In our post discussing sochen סוכן - "agent" - I wrote that it "is connected to segan סגן - in Biblical Hebrew a government prefect, and later in Rabbinic Hebrew a deputy." While segan as "deputy" (or "vice", as in "Vice President" - סגן נשיא) is still used in Modern Hebrew, it was adapted for army use as segen meaning "lieutenant." This is an appropriate translation, as lieutenant originally meant "one who takes the place of another."
Klausner (Ivrit Hachadasha U'Bayoteha, p. 191) thought that segen was the original pronunciation, not segan. Avineri (Yad Halashon, pgs. 403, 480) disagrees, writing that segen only appeared in piyutim, but segan was the prominent usage. He says that segen was adopted in the army either a) due to similarity to seren (see below), or b) to show that this was not specifically the position of a deputy, which segan indicated.
Another word created for the Israeli army was samal סמל - "sergeant". However, the word was originally an acronym (including segen), as Klein writes:
Originally spelled סמ"ל and formed from the initials of the words סגן מחוץ למניין, corresponding to N.C.O. (= Non-Commissioned Officer); later the word סמל samal was regarded as a derivative of סמל semel.The word semel here refers to the Biblical word (Devarim 4:16, Yechezkel 8:3,5, Divrei HaYamim II 33:7,15) meaning "image, likeness", and in modern Hebrew "symbol". Kutscher writes that this mistaken derivation was due to an assumption that samal was inspired by the rank "ensign", which derives from a French word meaning "symbol". However, Kutscher finds that the earliest usage was indeed the acronym, and points out that if we have such a hard time figuring out the etymology of words that were coined in our generation, we should be cautious about guessing the etymology of words that were first used thousands of years ago.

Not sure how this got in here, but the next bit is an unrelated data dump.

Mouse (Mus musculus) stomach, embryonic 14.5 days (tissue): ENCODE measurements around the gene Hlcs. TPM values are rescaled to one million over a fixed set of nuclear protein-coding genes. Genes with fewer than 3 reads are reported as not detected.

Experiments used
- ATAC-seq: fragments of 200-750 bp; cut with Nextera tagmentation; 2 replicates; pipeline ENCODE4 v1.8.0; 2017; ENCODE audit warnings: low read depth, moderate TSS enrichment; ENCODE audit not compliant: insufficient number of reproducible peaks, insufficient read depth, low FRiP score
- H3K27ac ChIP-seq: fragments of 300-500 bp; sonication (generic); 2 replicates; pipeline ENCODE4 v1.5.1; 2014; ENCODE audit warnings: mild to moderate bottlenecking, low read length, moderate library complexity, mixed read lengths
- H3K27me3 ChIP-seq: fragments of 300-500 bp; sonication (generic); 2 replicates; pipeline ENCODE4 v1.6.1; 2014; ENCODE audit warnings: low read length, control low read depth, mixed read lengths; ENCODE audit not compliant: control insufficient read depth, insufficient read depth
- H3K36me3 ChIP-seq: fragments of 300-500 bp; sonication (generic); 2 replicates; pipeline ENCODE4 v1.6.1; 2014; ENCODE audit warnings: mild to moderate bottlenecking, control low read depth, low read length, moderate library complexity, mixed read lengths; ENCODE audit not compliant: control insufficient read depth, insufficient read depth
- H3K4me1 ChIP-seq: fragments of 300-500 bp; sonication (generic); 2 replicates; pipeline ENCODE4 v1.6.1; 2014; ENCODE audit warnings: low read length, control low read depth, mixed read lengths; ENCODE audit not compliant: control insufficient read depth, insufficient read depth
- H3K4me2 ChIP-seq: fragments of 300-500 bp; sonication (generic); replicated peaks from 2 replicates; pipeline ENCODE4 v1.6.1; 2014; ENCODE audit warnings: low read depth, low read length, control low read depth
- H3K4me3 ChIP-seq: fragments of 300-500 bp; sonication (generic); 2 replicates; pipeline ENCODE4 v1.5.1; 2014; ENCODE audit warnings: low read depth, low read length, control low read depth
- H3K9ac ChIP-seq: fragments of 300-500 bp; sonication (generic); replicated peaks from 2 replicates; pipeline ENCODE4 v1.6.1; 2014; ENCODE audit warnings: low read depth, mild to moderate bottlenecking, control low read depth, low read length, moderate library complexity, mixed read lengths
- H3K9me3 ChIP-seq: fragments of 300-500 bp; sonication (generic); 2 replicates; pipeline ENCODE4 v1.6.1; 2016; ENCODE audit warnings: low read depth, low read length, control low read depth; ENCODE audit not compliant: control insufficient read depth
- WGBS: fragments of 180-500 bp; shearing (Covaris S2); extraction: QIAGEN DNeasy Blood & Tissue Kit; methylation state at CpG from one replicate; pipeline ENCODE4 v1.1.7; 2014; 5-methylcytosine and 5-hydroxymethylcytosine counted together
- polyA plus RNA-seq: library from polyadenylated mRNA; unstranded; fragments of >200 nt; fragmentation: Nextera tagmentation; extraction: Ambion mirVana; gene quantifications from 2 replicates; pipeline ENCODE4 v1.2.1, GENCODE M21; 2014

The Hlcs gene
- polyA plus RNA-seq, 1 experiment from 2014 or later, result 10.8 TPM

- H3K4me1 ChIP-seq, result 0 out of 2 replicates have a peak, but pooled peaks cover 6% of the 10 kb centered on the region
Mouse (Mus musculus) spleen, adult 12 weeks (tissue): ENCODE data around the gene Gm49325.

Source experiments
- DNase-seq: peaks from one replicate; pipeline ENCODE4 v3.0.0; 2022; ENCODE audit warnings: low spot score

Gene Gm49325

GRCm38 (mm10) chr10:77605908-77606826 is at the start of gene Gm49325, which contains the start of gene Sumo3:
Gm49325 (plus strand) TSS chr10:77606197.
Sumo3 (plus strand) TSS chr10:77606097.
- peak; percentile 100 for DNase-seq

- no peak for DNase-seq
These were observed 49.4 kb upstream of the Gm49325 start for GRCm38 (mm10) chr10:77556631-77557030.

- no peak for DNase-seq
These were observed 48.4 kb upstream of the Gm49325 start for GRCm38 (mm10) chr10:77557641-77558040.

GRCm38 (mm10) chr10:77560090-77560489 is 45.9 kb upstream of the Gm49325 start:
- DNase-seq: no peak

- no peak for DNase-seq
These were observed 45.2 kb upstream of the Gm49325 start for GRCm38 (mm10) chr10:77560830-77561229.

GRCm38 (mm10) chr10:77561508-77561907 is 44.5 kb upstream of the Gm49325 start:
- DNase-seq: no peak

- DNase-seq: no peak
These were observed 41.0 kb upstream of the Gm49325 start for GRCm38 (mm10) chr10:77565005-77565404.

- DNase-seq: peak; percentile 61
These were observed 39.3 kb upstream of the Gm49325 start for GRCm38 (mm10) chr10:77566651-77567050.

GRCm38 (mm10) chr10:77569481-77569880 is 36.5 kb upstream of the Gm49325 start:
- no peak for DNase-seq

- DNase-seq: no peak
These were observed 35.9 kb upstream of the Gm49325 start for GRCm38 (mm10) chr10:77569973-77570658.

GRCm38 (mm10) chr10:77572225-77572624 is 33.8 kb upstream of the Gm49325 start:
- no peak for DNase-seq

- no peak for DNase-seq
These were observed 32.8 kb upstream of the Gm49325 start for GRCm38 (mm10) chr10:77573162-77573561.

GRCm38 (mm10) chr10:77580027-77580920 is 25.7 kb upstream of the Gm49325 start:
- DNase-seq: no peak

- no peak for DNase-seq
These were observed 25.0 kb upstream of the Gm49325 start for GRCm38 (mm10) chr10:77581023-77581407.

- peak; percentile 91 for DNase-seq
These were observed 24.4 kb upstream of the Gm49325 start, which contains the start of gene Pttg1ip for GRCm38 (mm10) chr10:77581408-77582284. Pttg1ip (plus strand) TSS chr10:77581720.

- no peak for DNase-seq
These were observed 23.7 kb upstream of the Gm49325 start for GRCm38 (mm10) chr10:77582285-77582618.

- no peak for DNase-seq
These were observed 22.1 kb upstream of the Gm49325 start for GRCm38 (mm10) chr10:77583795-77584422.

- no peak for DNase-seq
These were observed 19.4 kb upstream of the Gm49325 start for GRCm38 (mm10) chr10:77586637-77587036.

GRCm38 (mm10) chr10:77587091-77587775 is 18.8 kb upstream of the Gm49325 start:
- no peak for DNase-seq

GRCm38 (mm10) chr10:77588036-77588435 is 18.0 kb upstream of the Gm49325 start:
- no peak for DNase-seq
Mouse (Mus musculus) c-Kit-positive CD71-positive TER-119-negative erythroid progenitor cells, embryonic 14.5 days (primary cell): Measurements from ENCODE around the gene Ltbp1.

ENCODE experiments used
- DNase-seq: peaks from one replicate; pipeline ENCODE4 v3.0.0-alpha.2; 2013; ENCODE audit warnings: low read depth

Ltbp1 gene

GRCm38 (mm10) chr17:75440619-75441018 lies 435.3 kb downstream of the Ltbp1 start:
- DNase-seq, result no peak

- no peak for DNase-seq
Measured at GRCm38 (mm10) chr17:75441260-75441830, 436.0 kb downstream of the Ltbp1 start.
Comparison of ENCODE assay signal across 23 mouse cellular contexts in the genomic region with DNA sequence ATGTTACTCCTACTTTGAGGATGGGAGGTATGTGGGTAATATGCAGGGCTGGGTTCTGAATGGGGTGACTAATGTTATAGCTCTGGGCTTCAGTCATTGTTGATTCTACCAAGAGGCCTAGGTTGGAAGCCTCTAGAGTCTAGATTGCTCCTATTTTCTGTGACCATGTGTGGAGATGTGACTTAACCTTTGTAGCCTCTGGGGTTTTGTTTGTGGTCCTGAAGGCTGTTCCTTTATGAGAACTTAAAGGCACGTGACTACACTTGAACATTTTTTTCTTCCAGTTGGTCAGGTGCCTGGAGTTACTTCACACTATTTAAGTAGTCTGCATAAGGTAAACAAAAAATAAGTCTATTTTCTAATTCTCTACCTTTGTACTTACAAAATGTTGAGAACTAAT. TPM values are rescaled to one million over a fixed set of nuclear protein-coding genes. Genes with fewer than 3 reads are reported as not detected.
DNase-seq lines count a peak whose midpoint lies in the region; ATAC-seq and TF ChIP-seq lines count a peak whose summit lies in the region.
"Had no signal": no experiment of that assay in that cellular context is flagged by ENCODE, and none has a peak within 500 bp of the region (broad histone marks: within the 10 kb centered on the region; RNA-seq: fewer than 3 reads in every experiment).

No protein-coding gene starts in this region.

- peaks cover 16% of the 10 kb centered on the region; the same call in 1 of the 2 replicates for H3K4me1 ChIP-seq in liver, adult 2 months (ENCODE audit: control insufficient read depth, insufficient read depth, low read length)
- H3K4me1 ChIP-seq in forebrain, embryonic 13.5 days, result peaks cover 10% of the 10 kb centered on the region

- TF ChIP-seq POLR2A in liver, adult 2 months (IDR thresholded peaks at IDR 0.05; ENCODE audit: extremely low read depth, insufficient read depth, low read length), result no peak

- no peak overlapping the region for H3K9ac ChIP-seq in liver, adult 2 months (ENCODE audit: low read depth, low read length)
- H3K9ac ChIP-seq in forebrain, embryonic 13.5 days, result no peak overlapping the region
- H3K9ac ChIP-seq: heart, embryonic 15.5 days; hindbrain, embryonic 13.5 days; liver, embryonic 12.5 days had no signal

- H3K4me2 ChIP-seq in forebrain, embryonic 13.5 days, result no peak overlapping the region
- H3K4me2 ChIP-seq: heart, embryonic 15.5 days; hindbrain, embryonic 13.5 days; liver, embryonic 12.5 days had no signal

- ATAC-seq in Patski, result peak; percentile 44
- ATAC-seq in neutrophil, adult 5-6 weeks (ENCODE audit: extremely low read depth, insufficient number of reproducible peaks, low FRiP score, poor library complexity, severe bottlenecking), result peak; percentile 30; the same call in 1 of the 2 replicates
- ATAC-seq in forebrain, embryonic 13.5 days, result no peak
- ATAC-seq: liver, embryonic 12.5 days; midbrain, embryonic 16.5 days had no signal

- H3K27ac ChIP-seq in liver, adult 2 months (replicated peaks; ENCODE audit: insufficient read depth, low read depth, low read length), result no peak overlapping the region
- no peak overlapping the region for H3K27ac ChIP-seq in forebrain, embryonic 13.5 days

From semel we get the adjective simli סמלי - "symbolic" and the verb סמל - "to symbolize". However, neither the English words symbol nor similar are related to semel (they both have Indo-European origins, whereas semel is purely Semitic). However, it does appear to me that "symbol" has influenced the usage of semel in modern Hebrew.
Likewise, the word signon סגנון isn't related to segan. It was borrowed from the Greek signum meaning "sign", and originally meant "sign, ensign, banner", and later came to mean "style, form, way".
But just in case you think that no Hebrew army terms actually are related to Greek words - take a look at our old post on the word seren סרן - "captain". We see at least one theory that it is related to the Greek tyrannos...